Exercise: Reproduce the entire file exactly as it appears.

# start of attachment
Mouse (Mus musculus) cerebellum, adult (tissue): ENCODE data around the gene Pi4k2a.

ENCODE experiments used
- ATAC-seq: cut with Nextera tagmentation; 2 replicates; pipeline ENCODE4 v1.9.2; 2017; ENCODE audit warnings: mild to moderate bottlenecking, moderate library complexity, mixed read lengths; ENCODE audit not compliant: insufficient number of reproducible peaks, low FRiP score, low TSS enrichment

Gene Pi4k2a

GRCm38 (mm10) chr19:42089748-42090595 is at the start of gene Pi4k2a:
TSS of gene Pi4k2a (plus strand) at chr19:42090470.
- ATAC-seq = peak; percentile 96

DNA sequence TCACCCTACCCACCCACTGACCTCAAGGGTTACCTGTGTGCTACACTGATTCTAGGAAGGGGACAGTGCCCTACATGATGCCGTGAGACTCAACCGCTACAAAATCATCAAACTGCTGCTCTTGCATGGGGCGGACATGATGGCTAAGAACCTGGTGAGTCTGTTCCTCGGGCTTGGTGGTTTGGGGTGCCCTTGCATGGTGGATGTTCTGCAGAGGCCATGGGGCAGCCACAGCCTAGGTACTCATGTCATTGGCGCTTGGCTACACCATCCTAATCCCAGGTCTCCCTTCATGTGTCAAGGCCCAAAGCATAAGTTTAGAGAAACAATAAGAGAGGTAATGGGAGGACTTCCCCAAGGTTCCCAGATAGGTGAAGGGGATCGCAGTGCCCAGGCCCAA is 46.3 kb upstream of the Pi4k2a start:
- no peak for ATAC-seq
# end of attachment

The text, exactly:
Mouse (Mus musculus) cerebellum, adult (tissue): ENCODE data around the gene Pi4k2a.

ENCODE experiments used
- ATAC-seq: cut with Nextera tagmentation; 2 replicates; pipeline ENCODE4 v1.9.2; 2017; ENCODE audit warnings: mild to moderate bottlenecking, moderate library complexity, mixed read lengths; ENCODE audit not compliant: insufficient number of reproducible peaks, low FRiP score, low TSS enrichment

Gene Pi4k2a

GRCm38 (mm10) chr19:42089748-42090595 is at the start of gene Pi4k2a:
TSS of gene Pi4k2a (plus strand) at chr19:42090470.
- ATAC-seq = peak; percentile 96

DNA sequence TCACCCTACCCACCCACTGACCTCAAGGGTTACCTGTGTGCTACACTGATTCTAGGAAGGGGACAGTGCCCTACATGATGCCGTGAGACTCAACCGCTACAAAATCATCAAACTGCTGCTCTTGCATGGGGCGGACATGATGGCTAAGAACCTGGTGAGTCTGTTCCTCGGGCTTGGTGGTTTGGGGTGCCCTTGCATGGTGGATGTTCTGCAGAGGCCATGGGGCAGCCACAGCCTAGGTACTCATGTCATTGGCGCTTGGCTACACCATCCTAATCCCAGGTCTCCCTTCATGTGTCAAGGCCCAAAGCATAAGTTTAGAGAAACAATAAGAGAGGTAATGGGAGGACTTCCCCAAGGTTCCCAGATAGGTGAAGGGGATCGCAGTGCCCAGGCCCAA is 46.3 kb upstream of the Pi4k2a start:
- no peak for ATAC-seq